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To Reduce Waste, Smug Customers Use RFID Coffee Mugs

The reusable plastic mugs contain a passive high-frequency tag enabling consumers to pay for beverages and earn discounts, as well as avoid the consumption of disposable paper cups and plastic lids.
By Claire Swedberg
Jun 23, 2010In the interest of going green, customers at a handful of coffee houses are buying their beverages with reusable mugs known as Smugs (or Smart Mugs) with RFID chips embedded inside, thereby reducing not only the number of paper cups in landfills, but presumably the time they spend paying for drinks as well. The system was conceived and developed by Chris Hallberg when he was a coffee-drinking student at Marquette University, in Milwaukee, Wisc. He has since graduated, and now works in El Salvador developing nebulizers that can operate without electricity (nebulizers are used to transform liquid medication in a mist that can be inhaled into the lungs), thanks to funding from a research grant. Hallberg is also assisting the Ministry of Transportation in the city of San Salvador to develop an RFID-based prepaid transit card for city buses.

In 2008, while attending bioengineering classes, Hallberg envisioned an RFID-enabled coffee cup that customers could use to pay for beverages, by simply loading an account with funds and tapping the cup against a reader wired to a server containing data related to that account. He took the idea to several local coffee shops, eventually gaining the interest of Stone Creek Coffee. Hallberg began working with Stone Creek's owner, Eric Resch, to develop a solution that would succeed in a typical coffee shop.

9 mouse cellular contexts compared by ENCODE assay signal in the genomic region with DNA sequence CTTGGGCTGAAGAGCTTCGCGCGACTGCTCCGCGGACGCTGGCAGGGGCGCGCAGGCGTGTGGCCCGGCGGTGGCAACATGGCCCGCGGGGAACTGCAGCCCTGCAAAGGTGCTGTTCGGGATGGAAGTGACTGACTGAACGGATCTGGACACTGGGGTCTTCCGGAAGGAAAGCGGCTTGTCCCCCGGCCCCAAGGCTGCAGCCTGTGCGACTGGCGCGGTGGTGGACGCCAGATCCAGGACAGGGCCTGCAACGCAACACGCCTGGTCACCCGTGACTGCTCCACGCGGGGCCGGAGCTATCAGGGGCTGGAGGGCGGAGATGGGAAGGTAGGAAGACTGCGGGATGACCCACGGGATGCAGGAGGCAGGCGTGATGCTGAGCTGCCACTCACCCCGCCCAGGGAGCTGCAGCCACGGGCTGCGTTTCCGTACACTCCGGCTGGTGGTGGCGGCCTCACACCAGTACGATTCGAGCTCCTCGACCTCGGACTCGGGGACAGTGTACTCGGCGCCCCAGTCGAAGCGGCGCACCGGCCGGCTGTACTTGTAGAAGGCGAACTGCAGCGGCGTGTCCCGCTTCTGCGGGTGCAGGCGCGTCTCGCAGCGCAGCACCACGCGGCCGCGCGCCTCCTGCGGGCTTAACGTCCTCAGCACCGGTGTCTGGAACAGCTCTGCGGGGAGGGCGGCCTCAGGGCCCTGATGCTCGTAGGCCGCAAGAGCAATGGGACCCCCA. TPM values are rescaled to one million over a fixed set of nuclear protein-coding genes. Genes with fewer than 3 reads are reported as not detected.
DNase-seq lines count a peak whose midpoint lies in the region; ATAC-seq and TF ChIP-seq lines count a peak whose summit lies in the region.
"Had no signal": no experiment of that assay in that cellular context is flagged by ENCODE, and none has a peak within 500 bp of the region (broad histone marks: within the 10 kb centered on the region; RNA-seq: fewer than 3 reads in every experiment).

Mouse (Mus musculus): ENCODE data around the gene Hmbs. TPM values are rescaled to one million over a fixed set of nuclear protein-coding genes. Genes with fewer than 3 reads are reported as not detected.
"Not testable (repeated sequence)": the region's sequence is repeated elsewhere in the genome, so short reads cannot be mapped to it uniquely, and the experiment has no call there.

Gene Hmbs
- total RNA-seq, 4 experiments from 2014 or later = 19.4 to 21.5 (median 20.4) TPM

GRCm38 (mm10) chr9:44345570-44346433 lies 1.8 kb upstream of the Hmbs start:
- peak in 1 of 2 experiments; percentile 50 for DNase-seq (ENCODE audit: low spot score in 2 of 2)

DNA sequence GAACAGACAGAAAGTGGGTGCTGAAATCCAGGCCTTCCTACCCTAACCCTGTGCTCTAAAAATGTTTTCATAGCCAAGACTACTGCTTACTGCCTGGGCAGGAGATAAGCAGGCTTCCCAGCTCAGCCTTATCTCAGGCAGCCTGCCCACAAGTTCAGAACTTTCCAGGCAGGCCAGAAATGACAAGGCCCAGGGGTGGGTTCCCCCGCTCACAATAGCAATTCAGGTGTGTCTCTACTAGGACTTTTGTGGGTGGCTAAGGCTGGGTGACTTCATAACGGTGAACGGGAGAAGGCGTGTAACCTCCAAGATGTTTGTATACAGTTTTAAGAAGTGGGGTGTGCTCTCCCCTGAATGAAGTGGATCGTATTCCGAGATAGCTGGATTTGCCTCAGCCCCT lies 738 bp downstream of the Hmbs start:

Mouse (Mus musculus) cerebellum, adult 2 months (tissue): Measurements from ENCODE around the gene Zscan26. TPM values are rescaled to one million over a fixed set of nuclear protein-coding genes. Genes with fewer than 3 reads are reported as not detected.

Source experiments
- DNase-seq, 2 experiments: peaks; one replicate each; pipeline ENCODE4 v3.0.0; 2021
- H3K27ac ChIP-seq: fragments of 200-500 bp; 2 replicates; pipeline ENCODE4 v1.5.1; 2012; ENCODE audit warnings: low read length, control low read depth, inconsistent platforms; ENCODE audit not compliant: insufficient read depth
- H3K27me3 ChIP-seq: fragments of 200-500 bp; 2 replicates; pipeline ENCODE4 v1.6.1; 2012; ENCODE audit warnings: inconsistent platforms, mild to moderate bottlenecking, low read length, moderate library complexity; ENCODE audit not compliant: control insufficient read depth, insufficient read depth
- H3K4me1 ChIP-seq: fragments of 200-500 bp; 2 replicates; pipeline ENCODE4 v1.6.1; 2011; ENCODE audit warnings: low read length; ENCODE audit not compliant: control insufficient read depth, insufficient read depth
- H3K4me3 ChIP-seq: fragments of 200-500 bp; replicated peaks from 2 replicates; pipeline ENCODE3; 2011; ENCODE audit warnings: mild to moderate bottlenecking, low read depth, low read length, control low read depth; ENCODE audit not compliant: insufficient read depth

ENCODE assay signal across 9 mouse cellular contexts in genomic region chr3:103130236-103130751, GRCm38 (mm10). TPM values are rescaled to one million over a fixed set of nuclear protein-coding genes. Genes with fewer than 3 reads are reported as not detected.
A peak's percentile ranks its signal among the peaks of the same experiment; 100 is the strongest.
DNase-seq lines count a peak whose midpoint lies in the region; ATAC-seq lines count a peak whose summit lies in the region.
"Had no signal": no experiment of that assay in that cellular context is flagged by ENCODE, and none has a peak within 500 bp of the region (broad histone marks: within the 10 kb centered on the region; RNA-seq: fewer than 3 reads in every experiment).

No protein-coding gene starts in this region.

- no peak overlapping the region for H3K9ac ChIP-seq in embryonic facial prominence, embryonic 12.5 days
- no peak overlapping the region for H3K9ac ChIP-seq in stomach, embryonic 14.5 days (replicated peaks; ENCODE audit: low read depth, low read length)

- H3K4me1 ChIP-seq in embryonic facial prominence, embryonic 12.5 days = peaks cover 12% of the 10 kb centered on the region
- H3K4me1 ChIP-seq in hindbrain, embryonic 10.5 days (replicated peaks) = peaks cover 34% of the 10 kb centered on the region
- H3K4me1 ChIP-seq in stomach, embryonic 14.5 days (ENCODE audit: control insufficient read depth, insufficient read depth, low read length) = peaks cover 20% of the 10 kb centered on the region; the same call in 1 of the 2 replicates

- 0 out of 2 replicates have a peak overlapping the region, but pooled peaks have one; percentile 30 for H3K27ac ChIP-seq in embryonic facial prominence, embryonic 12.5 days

At a Revive coffee shop's drive-through window, store manager Lauren Somers processes the order of a Smug customer.
"We developed a prototype on my kitchen table," Hallberg says, noting that the goal was to make the system as simple as possible. Although he had considered designing a reader specifically for the application—one that could connect directly to the Internet and be used at a standalone kiosk—he and Resch instead opted for an off-the-shelf reader that can plug directly into a computer or point-of-sale (POS) terminal and send tag-related information to the store's back-end system, using software developed by Hallberg.

After Hallberg graduated in May 2009, he completed the system, which was then adopted in four coffee shops across the country: Revive Coffee, in Spokane, Wash.; Cedarburg Coffee Roastery, in two Milwaukee-area locations; and Coffee Shops, in Waterboro, Me. Stone Creek is not yet utilizing the system, because it is incompatible with its own POS system. However, he says, it plans to adopt a newer Internet-based version of the system next fall.

The Smug system employs a high-frequency (HF) 13.56 MHz circular RFID tag with a Mifare chip that can store a unique ID number linked to a customer's account in the store's software. The tag, approximately one and a half inches in diameter, is placed inside a double-walled travel mug, with a clear outer wall so that the tag, with a printed store logo and a printed ID number on the front, remains visible. Vision USA is manufacturing the mug, and is embedding the tag between the cup's inner and outer walls.

Customers can purchase the Smug at a participating coffee shop, where they can load money (typically $20 or $30) into an account. Data related to that account is stored on the shop's back-end system, and includes the amount of the deposit and balance, as well as the consumer's name and contact information. An RFID reader with an integrated antenna is typically mounted to the wall, wired to the store's computer-based POS system. When the Smug is moved to within a few centimeters of the reader, the device captures its tag's unique ID number and forwards that information to the back-end system.

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